Prescott: Uppity-Downity — The Art of of Flash Writing Sessions

A few weeks ago we announced the launch of the Raven Write-a-thon (event April 8, registration still open with plenty of time to get involved via links at right) and we asked blog readers to send posts about how they stay in the chair and get the writing done. Vivian Faith Prescott of Alaska and Puerto Rico sent this inspiring post. It’s not only about cookies and writing, it’s about building community wherever you are.

Every week, I bake a batch of cookies for my teen writers group. I’m mentoring five teenagers. We meet every Monday for one hour after school. The first day, I baked cookies for them; after that they expected cookies every week. Cookies and writing became our ‘thing.’ Funny, though, I inadvertently discovered that writing and baking cookies go hand in hand. It literally keeps my butt in-and-out of the chair.

Baking cookies keeps me writing? Well, it helps that my office is in the living room and the kitchen is within running distance when the oven timer goes off. It’s kind of the reverse Ron Carlson advice combined with flash sessions; something like speed dating.

First, mix the cookies and while you’re doing that have your writing plan mulling over in your mind, like the short story idea that’s been in your notebook all week. Put the cookies in the oven and set the timer for twelve minutes and head to the computer.

Now you have twelve glorious minutes to write. So write. It’s amazing what can be done in twelve minutes. But then the timer goes off and you have to stop, even though you don’t want to, even though you were mid-thought or mid-sentence. Head to the kitchen and take the cookies out of the oven. Of course the cookies have to cool before you slide them off the tray so here’s where you get an additional fifteen minutes of writing. Set the timer for cooling and then head back to the computer. You get the picture. Write for fifteen minutes and when the timer goes off head back and take the cookies off sheet. Repeat write-cookies-write-cookies until the batch is done.

Now you have to figure out what to do with the cookies. Maybe, like me, you can become a mentor. It doesn’t take renting a building or even a lot of time. It takes some cookies, enthusiasm, and a bit of word-of-mouth. I started with one interested teenager who asked me about starting a group for teens since she wasn’t old enough to join my adult writers group. I said that if she found two other teens and came up with a day and time that worked for all of them, then I’d do it. Within a week, the teen had organized a small group. Word got around and soon I had two others who joined. Though I opened my home, I’m sure there are free places you can meet. Keep in mind, though, that teens are soooo full of energy so keep your mentoring group small. And have your notebook ready and your pencil sharp because not only are you mentoring them, they will fill your head with ideas and you’ll come away remembering what it was like to be young. It’s intoxicating, really. Oh, yeah, and have cookies on the table, too.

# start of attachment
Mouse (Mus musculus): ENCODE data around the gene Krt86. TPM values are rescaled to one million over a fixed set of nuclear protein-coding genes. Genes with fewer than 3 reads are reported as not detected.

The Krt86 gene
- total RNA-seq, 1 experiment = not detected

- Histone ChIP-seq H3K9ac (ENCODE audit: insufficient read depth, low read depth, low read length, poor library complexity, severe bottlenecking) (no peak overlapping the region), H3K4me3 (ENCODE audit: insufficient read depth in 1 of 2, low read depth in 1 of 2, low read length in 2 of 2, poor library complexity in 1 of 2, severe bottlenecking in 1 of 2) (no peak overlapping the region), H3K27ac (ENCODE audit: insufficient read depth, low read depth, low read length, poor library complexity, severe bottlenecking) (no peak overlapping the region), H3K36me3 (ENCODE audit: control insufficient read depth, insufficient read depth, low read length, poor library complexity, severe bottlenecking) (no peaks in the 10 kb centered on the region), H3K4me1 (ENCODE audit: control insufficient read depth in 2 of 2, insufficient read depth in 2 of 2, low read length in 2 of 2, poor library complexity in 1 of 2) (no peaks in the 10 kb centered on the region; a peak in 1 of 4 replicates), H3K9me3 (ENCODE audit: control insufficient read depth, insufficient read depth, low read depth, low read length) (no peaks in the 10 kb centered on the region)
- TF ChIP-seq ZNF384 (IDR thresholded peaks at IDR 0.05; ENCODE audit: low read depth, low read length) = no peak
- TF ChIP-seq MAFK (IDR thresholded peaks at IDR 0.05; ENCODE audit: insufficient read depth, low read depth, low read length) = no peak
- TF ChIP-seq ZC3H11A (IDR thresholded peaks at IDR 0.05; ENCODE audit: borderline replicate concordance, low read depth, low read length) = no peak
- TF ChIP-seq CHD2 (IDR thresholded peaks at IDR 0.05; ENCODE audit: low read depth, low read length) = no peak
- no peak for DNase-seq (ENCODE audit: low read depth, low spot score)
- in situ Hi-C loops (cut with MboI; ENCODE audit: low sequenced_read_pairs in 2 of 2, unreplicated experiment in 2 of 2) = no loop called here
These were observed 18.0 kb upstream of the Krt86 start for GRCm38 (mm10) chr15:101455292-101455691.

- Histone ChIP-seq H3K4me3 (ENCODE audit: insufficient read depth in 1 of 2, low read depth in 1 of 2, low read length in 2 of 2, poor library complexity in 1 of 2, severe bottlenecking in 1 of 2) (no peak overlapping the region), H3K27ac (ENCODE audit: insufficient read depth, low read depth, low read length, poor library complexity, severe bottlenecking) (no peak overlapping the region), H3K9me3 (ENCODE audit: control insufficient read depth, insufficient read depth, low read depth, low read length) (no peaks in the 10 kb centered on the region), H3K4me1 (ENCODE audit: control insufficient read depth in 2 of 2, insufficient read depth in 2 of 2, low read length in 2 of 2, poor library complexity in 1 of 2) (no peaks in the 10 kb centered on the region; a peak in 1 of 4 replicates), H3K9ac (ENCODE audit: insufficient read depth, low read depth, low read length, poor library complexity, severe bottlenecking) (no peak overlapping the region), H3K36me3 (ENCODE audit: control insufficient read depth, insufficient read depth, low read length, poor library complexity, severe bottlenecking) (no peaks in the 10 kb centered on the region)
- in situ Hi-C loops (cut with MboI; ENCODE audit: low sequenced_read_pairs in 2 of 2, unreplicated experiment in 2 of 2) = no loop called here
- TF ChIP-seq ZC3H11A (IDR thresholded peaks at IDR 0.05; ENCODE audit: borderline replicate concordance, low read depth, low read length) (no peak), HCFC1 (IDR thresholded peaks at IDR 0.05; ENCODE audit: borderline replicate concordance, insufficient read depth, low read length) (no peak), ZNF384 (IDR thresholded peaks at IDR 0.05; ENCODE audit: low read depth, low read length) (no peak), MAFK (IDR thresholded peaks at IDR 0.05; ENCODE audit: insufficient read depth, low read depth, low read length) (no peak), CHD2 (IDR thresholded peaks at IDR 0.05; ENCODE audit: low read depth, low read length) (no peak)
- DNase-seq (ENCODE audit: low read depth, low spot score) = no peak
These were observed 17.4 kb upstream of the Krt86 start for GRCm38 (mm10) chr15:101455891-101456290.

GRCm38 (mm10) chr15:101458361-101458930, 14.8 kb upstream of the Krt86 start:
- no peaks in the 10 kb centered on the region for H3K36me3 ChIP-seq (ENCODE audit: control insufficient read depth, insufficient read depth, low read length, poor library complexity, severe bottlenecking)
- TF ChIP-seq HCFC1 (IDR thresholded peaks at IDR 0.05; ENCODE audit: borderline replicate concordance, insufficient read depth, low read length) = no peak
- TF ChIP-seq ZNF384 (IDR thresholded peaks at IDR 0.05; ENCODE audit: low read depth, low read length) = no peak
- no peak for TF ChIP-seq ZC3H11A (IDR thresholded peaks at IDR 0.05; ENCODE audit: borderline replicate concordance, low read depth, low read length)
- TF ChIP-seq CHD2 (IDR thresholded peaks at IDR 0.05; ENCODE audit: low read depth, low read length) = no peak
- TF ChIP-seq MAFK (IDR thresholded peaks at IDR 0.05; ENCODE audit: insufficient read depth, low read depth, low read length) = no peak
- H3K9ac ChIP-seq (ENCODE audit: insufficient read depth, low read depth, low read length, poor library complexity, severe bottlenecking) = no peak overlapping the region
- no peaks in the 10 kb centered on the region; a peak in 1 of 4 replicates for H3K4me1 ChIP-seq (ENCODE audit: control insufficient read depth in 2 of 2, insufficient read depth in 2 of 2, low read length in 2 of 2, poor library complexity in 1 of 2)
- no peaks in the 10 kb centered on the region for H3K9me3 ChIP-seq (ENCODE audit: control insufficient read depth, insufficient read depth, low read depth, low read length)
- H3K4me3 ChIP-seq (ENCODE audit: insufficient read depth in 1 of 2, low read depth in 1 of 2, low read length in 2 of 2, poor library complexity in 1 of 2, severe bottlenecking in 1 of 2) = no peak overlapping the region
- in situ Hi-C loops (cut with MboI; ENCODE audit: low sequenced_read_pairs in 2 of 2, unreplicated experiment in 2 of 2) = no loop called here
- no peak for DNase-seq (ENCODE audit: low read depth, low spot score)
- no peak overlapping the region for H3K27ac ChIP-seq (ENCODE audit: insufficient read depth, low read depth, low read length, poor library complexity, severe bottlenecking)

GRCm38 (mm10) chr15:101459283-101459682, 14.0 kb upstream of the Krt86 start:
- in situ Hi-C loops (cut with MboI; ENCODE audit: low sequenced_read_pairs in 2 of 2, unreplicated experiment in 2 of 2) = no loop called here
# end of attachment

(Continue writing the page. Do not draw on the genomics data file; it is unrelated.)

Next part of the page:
And it all starts with cookies; baking cookies keeps your butt uppity-downity in flash writing sessions. It’s amazing what the muse can do under pressure and the promise of a chewy chocolate chip cookie fresh from the oven.

4 thoughts on “Prescott: Uppity-Downity — The Art of of Flash Writing Sessions”

  1. Vivian – I will take to heart what you said about working with teens… that they bring something. I had wrongly considered working with teens a real chore. Fortunately, for any potential teen students, I wasn't teaching any teens, carrying to them the sense that they were "work" for me. You've opened my eyes. I remember now. Especially, when you said "energy." Ahh,yes. It would not be a chore. It would inspire and enrich. I see.

  2. Sandy,

    They most definitely aren't a chore; they are a joy. After the first session, and they became comfortable with me, they would come in the house and sit at my table and start chatting about the day. The first time they did this,
    I literally saw the energy zinging around the room as they talked and laughed about their day in school. I had to interject with "write that down." This is how our routine naturally found itself. First we talked about the day/week, then we got into our writing from there.

  3. Lynn Lovegreen

    The cookie/writing routine is a great idea; I'll have to try that. And I too would like to work with teens and writing. This blog was a good motivator for me. Thanks!

  4. Lynn,
    You will really, really love working with teens, but be prepared for the crazy questions they ask you about life and try not to blush when you answer them. I had no idea it would be so fun working with this age group.

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